The early mission buildings used dry tule thatch for the roofs. In 1776 San Luis Obispo was attacked by Indians shooting flaming arrows. A fire started on the roof of the padres quarters and soon spread, consuming all the buildings except for the church and a granary. There were other attacks in the following years.
The missionaries at San Luis Obispo remembered the tiled roofs in their native Spain (tile was used for hundreds of years in Europe) and began to experiment with making tile locally. By 1790 the use of tile had spread to all the missions. The tiles were made by taking local clay and working it in pits under the hoofs of animals. Squares of clay of the right thickness were patted over curved wooden forms on top of sand that kept it from adhering. The edges were then trimmed and the clay put in the sun to dry/ Clays were then baked in a kiln.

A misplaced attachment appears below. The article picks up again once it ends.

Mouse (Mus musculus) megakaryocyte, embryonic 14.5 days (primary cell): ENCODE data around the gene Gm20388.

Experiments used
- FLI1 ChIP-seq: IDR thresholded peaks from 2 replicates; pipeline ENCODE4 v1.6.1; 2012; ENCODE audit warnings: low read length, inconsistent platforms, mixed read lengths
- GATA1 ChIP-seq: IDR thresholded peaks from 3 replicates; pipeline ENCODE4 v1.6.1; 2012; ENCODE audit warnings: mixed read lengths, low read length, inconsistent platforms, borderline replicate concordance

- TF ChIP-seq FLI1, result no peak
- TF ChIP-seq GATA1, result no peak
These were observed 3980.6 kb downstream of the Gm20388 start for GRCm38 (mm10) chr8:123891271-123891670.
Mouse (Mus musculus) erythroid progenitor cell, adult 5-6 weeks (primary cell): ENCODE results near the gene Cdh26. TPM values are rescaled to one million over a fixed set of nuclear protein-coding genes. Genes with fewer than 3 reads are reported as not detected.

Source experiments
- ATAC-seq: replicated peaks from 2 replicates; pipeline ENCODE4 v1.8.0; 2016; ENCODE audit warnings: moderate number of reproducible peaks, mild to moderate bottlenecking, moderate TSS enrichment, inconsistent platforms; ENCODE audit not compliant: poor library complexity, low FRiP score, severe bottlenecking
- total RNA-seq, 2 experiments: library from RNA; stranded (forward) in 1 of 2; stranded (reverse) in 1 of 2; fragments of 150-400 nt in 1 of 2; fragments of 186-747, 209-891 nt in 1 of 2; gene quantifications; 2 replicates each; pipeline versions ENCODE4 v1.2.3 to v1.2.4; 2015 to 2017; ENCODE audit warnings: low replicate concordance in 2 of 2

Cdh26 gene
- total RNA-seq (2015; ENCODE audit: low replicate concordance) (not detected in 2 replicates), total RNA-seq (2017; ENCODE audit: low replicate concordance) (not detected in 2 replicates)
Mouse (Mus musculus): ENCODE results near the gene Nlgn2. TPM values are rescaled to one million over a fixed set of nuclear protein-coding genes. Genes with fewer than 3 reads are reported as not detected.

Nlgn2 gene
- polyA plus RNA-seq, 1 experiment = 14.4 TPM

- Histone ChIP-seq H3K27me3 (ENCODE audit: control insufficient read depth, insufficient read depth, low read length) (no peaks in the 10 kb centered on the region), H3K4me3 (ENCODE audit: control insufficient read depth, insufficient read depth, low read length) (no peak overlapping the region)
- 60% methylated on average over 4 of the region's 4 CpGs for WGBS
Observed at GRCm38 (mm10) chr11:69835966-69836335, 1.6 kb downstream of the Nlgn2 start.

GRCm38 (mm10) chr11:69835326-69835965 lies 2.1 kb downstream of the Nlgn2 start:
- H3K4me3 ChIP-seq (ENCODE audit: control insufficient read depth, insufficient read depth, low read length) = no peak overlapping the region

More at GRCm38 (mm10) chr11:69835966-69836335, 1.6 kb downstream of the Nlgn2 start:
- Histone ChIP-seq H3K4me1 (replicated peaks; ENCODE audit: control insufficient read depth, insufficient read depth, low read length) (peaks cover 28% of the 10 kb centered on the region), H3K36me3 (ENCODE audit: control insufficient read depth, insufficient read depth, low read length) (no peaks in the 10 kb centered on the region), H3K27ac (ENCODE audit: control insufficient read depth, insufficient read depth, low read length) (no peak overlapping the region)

I am attaching a picture of a display set up on the grounds of Mission San Buenaventura. This includes an olive press, and to left, some of the mission tiles and part of a kiln like those used to bake the tiles.
The early mission tiles were about 22” long and tapered from 12” to 20” across.